|Publication number||US6605312 B2|
|Application number||US 09/962,212|
|Publication date||Aug 12, 2003|
|Filing date||Sep 26, 2001|
|Priority date||Oct 18, 2000|
|Also published as||DE10051509A1, DE10051509B4, US20020063053|
|Publication number||09962212, 962212, US 6605312 B2, US 6605312B2, US-B2-6605312, US6605312 B2, US6605312B2|
|Inventors||Torsten Winkler, Ralf Blüthner, Klaus Goedicke, Michael Junghähnel, Hans Buchberger, Manfred Müller, Arno Hebgen, Hans-Hermann Schneider|
|Original Assignee||Fraunhofer-Gesellschaftt Zur Forderung Der Angewandten Forschung E.V., International Business Machines Corporation|
|Export Citation||BiBTeX, EndNote, RefMan|
|Patent Citations (11), Non-Patent Citations (3), Referenced by (7), Classifications (12), Legal Events (5)|
|External Links: USPTO, USPTO Assignment, Espacenet|
The present application claims priority under 35 U.S.C. §119 of German Patent Application No. 100 51 509.6, filed Oct. 18, 2000, the disclosure of which is expressly incorporated by reference herein in its entirety.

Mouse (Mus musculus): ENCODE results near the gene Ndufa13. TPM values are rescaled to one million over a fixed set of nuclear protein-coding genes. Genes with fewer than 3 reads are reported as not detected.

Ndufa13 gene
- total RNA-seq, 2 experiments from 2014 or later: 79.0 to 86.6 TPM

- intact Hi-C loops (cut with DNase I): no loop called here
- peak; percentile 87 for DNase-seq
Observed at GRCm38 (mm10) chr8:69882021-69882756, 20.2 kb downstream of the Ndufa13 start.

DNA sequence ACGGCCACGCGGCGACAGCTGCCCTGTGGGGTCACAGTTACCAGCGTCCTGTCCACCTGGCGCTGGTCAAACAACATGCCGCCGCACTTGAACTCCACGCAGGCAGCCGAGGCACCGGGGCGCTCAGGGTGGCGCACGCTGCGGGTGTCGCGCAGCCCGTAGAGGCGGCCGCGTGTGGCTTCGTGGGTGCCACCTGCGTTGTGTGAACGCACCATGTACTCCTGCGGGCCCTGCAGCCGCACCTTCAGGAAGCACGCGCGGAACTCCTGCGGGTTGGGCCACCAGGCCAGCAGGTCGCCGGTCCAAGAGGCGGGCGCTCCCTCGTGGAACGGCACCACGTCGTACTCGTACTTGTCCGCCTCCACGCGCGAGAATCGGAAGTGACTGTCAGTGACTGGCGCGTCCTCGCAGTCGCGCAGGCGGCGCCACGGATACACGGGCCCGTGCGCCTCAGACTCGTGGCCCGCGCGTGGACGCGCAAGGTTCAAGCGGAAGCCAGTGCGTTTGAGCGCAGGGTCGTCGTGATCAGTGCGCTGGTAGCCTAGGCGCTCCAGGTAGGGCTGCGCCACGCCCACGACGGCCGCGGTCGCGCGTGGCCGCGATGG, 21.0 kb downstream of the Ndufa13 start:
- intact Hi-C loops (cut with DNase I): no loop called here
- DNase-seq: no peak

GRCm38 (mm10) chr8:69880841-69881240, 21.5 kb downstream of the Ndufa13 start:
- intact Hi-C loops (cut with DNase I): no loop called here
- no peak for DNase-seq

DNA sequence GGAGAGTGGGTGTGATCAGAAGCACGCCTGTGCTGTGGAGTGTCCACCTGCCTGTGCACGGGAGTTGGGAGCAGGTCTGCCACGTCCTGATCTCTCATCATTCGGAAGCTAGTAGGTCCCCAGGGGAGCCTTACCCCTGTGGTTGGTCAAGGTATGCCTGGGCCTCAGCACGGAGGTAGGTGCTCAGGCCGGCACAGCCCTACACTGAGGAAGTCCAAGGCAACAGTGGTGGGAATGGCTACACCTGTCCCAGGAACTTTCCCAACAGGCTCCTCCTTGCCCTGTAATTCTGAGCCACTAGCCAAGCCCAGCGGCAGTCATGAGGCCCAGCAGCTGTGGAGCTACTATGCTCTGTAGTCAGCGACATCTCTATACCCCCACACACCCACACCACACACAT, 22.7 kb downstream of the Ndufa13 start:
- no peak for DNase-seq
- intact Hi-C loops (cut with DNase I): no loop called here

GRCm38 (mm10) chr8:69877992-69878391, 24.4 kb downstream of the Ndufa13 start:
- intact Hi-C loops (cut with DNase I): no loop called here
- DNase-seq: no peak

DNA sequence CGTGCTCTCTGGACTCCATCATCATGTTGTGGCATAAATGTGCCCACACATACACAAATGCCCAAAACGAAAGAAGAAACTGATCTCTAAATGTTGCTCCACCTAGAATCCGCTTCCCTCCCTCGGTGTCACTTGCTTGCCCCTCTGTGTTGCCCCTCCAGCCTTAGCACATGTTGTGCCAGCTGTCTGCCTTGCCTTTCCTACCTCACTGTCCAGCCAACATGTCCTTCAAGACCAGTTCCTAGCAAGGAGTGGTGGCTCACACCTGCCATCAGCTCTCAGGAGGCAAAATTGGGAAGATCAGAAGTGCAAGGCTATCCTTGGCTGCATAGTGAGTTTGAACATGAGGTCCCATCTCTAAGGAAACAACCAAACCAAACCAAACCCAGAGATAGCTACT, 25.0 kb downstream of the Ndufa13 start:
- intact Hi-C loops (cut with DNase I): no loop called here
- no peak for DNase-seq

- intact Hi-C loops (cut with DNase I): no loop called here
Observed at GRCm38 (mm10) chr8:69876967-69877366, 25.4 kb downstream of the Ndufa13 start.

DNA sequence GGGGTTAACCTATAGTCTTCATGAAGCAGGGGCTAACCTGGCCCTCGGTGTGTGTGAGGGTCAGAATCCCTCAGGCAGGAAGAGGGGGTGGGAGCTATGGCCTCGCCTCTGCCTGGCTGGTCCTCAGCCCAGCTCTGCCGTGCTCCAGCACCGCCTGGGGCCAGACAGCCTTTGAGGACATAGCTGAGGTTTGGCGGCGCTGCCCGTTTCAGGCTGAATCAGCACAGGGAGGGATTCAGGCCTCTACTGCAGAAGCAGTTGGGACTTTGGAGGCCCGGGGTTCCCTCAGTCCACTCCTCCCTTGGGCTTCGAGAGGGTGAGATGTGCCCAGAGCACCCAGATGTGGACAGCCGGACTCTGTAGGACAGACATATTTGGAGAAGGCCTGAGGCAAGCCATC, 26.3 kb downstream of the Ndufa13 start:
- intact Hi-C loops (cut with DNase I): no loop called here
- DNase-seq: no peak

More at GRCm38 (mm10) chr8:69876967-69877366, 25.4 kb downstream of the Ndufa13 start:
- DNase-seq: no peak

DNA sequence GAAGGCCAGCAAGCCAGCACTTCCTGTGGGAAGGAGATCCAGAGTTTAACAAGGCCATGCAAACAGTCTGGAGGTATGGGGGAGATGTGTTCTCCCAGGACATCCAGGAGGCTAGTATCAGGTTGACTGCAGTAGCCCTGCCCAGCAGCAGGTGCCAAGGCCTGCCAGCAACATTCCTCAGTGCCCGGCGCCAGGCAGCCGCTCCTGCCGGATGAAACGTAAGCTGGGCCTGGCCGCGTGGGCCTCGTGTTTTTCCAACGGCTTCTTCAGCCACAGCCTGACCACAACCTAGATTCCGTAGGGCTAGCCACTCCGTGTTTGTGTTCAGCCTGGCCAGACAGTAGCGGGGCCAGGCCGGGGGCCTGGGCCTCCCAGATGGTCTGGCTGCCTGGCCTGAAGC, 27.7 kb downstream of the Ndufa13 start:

1. Field of the Invention
The present invention relates to a method of producing a thin-film system by plasma-aided chemical or physical vapor-phase deposition, containing at least one ultra-thin film. Such thin film systems are used in a wide variety of ways in technical applications, such as in the manufacture of magnetic and magneto-optical storage media, in the manufacture of cathode ray tubes and flat panel monitors with an electromagnetic radiation screen, and for high-performance optical and laser-optic beam splitters. However, these are non-limiting examples, and the invention is not restricted to these examples.
2. Discussion of Background Information